Bush on defensive over 'myth of Texas miracle'

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The Independent US

With the US presidential candidates battling down to the last vote, Al Gore is once again turning to his rival's record as governor of Texas - and this time he believes he has found the evidence that will, at last, knock the ground from under George W Bush's feet.

With the US presidential candidates battling down to the last vote, Al Gore is once again turning to his rival's record as governor of Texas - and this time he believes he has found the evidence that will, at last, knock the ground from under George W Bush's feet.

Yesterday, the Democratic Party began running advertisements announcing: "The Texas miracle is a myth."

Campaign managers have been pumping out press releases arguing that Mr Bush's claims on education reform are just hollow rhetoric.

Vice President Gore has put the issue at the core of his standard stump speech as he frenetically tours his home turf - states like Tennessee and Arkansas that in a less nail-biting electoral contest he could probably call his own.

The smoking gun is a report issued this week by the Rand Corporation, a think tank considered more conservative than liberal, which questions the validity of Texas's student testing methods. The report directly contradicts the Bush camp by asserting that the gap between white and black students is growing, not shrinking. And it echoes a widespread criticism heard in Texas that schools in the state are now teaching Mr Bush's test rather than the curriculum itself.

'"The study reported that contrary to all we've been told, the achievement gap for Texas students has not narrowed, it has widened," Mr Gore said. "The study called the claim that the achievement gap was closing in Texas - and I quote - 'false'."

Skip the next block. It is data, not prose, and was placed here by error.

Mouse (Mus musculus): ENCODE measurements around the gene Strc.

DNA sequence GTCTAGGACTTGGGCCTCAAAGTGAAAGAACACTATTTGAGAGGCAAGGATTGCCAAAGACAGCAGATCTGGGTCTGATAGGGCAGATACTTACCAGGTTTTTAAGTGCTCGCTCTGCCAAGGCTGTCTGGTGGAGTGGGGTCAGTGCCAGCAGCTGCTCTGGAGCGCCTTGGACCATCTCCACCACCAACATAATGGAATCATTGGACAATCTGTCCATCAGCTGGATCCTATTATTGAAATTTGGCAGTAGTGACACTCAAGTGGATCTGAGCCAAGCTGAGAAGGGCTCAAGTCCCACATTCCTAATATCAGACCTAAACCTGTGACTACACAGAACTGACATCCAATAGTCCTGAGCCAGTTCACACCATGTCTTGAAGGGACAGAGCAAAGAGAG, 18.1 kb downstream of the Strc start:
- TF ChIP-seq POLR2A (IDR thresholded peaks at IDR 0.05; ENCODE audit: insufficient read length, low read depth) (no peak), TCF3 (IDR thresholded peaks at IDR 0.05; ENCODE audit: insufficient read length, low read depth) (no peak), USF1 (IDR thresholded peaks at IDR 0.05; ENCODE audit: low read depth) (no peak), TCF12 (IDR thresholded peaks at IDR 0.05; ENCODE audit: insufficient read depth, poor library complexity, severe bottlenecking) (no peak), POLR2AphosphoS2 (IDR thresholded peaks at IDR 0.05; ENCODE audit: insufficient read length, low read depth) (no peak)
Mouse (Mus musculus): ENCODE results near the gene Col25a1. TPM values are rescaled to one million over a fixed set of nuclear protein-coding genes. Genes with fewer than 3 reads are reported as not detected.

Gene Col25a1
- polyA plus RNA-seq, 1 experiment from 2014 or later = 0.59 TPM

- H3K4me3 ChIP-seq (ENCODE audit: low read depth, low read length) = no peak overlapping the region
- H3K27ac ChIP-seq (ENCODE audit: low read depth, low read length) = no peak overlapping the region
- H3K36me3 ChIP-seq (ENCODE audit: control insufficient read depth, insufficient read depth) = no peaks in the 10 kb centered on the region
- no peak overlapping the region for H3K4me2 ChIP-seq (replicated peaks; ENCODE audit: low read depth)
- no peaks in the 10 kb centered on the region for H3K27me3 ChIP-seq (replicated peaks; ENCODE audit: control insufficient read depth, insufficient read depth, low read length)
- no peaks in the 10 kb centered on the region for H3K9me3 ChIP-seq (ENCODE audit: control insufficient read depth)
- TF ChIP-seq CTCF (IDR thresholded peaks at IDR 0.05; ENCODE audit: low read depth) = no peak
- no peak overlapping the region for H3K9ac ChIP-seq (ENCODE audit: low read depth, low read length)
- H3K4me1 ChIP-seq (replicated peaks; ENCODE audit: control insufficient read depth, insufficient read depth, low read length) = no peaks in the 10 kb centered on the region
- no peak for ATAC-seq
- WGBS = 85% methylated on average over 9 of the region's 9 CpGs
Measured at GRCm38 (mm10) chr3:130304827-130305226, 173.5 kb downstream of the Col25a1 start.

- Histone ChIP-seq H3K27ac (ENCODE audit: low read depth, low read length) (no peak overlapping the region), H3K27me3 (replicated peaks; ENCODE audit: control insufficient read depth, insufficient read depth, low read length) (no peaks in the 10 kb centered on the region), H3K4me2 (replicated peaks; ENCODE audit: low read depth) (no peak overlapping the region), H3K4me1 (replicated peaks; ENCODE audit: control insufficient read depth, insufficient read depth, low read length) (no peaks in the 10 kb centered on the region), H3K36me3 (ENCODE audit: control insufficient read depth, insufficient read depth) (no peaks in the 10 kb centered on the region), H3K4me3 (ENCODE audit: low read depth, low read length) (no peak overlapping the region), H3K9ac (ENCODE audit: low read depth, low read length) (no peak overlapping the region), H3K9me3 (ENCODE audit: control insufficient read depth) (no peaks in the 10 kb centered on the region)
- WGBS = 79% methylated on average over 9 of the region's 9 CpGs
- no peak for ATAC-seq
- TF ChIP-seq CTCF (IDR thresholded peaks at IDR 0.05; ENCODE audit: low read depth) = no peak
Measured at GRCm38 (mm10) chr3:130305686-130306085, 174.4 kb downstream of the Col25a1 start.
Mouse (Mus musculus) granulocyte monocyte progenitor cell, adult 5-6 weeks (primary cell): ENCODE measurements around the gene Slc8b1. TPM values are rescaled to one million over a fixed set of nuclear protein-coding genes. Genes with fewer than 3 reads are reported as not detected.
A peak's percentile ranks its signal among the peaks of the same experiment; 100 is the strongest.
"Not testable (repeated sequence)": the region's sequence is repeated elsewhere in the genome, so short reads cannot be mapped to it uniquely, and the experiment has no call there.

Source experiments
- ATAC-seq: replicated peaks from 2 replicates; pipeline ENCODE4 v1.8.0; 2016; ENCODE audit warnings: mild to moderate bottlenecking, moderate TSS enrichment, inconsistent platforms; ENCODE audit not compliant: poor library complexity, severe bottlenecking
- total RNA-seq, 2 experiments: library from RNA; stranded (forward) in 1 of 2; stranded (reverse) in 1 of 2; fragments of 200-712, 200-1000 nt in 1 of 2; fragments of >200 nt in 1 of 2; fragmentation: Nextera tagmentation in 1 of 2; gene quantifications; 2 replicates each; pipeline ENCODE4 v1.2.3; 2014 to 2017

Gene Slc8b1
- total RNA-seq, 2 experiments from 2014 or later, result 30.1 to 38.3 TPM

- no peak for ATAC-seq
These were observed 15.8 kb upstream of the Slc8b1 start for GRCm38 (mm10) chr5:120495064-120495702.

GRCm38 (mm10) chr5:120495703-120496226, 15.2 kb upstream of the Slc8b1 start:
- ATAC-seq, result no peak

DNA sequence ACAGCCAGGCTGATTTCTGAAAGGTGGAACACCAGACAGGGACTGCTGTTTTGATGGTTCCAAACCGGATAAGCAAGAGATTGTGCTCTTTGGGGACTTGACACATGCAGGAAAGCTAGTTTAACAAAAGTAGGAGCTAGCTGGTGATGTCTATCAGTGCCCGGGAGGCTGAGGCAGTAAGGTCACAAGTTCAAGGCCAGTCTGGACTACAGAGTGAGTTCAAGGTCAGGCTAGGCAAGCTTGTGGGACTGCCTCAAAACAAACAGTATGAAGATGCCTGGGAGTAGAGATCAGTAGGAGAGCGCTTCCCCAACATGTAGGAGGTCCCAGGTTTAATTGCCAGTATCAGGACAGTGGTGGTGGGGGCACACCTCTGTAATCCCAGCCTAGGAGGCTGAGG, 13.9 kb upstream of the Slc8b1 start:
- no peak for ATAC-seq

Education is at the heart of what Mr Bush calls his "compassionate conservative" agenda and a big element in his appeal to moderate voters, so the report has put his advisers heavily on the defensive.

In a frantic effort at damage control, they have sought to depict the report's authors as politically motivated spoilers out of step with another Rand study issued this summer. Rand researchers, however, say this accusation is "absolutely false" and that the new report was meant in part to correct the Bush camp's misinterpretations of the old one.

The study may already be having an effect on public opinion. A New York Times poll yesterday gave Mr Gore a narrow lead in Florida, where he had been trailing just the day before. The overall lead Mr Bush established in the wake of last week's final presidential debate has been eroded and, according to some surveys, reversed.

Until now, the Gore campaign has been selective in its criticisms of the Texas record for fear of sounding shallowly partisan - after all, Mr Bush was re-elected in 1998 with 69 per cent of the vote. It has concentrated on the environment, poor children's health provision and Mr Bush's failure to back a patients' bill of rights.

But critics in Texas say there is plenty more bad news for the Gore camp to focus on. On education, Mr Bush was behind a move to shift control for kindergarten provision from state to local level. As a result, his critics say, 15 per cent of the state's kindergartens have simply disappeared. Elsewhere, there is a $600m (£430m) shortfall in the state budget despite Mr Bush's repeated campaign assertion that he knows how to balance budgets.

At the Department of Economic Development, the state auditor has called for the removal of two Bush appointees and stripped the department of two of its major functions because of gross mismanagement. The housing agency is plagued by a kickback scandal involving another Bush appointee.

Even the pro-Bush press in Texas has its doubts. In an editorial this week, the Austin American-Statesman had kind words for his education record but slammed him on just about everything else.

Mr Bush says he wants to "do for America what I've done for Texas". It could be a line that returns to haunt him.

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